According to the National Sample Survey (2018), only 57.5 per cent of urban households have individual water connections and 40-50 per cent of water is lost in the distribution system due to pipeline leakages and water theft. There are high costs and investments linked to water supply infrastructure and operation and maintenance. The treatment of polluted water resources, longer pipelines for distant water and high energy consumption to pump and distribute water are expensive to invest in. Moreover, the cost recovery from city water utilities faces severe financial stress due to low and inconsistent water charges and poor recovery of water bills.

SDG 6.1 is focused on providing sufficient safely managed water, accessible at the household level, and which is affordable to citizens. The actions to be undertaken to achieve SDG 6.1 must focus on investigating more innovative technical solutions that can provide adequate quantities and improved qualities of water to urban households.

Unsafe sources of drinking water supply
Unsafe sources of drinking water supply

The urban local bodies must prioritise and establish new centralised and decentralised sewage treatment plants for the treatment, recycling and reuse of grey and black water. The water distribution infrastructure must cover the peri-urban and slum areas and such upcoming spaces. While there are challenges in achieving SDG 6.1 in the urban context, there are also opportunities for new thinking, new technologies, new philosophies, and new ideas to achieve one of the most basic requirements for humankind.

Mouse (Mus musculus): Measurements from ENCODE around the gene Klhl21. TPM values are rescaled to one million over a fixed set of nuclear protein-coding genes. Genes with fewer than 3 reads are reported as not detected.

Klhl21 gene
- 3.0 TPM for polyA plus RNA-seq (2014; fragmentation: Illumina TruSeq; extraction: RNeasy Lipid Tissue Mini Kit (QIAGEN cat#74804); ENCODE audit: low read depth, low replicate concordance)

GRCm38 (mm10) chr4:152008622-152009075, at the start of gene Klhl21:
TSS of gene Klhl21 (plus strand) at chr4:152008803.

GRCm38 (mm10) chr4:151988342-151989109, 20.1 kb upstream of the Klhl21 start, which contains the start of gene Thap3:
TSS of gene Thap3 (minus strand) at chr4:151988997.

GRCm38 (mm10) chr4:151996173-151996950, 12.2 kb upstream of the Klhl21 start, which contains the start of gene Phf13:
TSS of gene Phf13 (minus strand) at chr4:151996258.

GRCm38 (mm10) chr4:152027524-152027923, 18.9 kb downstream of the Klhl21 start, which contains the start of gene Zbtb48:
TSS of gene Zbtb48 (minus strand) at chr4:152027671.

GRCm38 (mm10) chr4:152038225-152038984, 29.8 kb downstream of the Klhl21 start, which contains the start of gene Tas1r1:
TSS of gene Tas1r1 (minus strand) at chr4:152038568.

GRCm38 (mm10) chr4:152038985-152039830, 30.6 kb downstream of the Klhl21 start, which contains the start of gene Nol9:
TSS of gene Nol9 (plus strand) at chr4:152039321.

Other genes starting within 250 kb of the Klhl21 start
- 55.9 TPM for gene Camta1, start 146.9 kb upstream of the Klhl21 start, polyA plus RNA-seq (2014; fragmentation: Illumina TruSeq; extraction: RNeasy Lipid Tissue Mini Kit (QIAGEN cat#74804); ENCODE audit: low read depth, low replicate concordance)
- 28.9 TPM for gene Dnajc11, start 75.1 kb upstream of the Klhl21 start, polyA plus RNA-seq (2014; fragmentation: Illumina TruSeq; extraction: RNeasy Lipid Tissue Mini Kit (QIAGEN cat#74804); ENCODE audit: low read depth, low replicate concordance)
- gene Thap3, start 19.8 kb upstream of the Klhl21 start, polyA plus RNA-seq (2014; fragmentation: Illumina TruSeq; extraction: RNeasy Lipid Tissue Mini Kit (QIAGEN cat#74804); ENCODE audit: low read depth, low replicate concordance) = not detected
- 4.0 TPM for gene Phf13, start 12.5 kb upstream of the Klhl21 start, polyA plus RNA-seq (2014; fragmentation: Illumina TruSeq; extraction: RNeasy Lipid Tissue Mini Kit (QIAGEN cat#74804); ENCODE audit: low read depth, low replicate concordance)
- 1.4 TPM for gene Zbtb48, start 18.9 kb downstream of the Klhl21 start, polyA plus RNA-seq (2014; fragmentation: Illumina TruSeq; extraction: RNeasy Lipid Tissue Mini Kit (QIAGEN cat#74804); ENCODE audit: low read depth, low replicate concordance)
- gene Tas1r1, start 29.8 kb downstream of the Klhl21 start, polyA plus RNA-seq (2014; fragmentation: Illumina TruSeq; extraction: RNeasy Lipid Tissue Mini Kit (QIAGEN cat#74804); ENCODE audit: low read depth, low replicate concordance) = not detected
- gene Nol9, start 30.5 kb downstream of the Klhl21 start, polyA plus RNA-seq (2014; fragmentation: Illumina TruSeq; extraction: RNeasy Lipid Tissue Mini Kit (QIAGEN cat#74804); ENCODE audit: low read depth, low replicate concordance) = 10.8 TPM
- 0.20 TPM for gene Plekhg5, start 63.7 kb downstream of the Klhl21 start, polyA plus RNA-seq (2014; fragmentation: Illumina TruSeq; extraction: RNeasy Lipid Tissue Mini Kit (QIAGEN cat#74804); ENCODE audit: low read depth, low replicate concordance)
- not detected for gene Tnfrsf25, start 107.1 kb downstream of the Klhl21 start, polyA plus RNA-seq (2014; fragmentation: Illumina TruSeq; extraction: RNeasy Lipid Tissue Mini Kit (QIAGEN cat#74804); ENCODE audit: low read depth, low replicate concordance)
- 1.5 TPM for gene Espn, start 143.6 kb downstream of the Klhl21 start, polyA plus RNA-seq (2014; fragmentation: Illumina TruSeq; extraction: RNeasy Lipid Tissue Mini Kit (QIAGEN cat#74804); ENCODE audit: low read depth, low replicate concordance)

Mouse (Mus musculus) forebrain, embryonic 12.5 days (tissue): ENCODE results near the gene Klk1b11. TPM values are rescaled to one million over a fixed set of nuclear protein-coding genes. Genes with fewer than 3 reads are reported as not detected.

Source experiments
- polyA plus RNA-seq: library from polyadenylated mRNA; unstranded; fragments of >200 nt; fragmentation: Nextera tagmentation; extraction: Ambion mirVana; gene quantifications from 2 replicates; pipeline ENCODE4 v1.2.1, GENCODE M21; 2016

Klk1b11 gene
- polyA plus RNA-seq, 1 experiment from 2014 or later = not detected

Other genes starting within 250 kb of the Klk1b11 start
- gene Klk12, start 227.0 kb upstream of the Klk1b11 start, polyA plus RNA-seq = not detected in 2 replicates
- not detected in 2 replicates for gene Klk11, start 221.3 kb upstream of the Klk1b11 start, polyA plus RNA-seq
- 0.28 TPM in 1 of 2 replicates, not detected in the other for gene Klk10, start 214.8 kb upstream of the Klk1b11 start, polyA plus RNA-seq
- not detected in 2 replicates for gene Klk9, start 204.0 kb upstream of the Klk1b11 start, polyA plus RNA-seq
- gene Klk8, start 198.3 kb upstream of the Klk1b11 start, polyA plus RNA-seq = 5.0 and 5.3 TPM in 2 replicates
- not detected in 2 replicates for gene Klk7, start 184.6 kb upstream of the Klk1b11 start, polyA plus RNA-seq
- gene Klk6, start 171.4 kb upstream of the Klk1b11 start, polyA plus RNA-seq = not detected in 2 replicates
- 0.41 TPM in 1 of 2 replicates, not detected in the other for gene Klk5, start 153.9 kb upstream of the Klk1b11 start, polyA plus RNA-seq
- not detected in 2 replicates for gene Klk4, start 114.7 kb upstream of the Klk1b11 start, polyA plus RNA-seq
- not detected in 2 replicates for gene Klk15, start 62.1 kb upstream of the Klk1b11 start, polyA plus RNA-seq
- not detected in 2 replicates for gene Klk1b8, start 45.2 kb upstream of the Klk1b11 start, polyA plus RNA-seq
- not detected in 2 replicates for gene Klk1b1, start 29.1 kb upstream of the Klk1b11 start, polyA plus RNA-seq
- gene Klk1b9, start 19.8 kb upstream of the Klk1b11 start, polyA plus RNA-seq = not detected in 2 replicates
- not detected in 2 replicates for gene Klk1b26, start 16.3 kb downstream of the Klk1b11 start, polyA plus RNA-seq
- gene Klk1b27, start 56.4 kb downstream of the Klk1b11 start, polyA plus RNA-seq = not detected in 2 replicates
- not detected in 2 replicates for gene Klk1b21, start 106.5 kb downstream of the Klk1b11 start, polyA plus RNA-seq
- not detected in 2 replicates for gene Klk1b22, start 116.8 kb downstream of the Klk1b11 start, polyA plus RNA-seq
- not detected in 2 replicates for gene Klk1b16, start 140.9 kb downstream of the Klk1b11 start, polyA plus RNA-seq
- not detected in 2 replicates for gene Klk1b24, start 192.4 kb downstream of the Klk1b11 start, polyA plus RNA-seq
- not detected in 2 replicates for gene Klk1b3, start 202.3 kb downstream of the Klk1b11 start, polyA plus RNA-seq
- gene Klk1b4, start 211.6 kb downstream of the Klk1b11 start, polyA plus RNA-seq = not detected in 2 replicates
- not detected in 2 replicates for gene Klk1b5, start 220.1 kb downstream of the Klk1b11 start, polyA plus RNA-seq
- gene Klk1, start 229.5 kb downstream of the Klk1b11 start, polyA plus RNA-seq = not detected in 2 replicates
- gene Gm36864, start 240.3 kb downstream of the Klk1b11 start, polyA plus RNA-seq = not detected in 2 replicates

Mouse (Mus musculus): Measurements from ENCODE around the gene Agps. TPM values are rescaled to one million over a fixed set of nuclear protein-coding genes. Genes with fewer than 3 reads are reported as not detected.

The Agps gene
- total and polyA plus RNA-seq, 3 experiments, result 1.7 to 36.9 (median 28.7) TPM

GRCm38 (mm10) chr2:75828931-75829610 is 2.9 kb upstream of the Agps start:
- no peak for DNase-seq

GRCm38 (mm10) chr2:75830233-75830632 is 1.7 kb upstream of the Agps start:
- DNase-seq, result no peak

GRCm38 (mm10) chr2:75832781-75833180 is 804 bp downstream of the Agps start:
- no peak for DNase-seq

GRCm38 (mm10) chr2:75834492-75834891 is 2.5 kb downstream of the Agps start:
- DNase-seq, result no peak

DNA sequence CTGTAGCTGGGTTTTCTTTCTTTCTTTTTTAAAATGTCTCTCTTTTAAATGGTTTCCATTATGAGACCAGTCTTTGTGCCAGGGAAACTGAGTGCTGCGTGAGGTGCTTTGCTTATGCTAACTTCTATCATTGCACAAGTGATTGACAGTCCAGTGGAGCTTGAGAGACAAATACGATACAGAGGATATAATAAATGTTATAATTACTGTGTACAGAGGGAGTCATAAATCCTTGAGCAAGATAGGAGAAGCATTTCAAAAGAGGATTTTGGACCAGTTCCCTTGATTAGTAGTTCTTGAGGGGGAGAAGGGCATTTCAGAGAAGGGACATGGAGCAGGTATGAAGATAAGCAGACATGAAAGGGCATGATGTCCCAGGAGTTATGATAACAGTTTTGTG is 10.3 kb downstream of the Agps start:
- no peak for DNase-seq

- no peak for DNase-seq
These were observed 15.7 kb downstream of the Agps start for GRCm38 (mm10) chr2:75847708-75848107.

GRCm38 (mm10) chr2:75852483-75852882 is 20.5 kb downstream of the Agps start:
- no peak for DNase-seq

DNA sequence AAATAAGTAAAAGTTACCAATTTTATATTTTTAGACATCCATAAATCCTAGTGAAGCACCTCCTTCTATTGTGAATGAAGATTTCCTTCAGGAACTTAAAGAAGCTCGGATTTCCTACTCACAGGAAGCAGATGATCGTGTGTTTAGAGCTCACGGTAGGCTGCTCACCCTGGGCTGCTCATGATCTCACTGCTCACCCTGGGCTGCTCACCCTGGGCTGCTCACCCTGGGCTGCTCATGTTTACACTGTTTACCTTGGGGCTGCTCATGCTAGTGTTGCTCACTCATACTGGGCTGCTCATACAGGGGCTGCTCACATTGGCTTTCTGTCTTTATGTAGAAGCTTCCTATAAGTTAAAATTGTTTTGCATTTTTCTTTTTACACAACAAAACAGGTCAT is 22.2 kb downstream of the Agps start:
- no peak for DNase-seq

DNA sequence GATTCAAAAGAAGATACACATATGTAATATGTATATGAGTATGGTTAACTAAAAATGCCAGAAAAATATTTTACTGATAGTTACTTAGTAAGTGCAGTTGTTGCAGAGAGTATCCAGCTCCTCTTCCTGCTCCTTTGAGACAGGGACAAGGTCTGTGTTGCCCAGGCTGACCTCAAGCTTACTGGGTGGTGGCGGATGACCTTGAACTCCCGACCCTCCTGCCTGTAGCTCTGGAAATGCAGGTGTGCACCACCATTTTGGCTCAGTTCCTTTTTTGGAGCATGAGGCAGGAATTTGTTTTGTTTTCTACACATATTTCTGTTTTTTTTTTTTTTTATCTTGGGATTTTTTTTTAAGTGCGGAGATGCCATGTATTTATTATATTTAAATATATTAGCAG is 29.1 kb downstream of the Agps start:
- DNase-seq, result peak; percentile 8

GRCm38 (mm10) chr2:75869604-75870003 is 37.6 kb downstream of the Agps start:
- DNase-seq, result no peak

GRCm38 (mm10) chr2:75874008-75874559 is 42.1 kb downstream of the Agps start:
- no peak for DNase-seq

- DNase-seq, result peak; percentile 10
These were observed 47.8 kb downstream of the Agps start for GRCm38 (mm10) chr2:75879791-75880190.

NIUA is supporting the cities to localise SDG 6.1 through technical assistance, partnerships, trainings, shared learning and knowledge management. Eight projects contributing to the urban water sector: Addressing the urban drivers of river health in Ganga Basin; Assessing the Efficacy and Efficiency of the Drink from Tap; Developing an Urban Water Body Diagnostic Tool; Participatory and Inclusive Water Sensitive Urban Design for Sustainability and Resilience (PARIWAR); City Investment to Innovate, Integrate and Sustain (CITIIS); Sustainable, Healthy, Learning Cities and Neighborhoods (SHLC); Scale and Nature of Deprivation among Children in Urban India (SNDC); and ClimateSmart Cities Assessment Framework (CSCAF). The projects address complex safety, accessibility, and management of drinking water issues in Indian cities.

NIUA is committed to supporting states and cities through extensive research and policy advisories, data solutions, technology, and capacity building to align with the SDGs and initiate a renewed discourse for future directions on improving the urban water sector in India.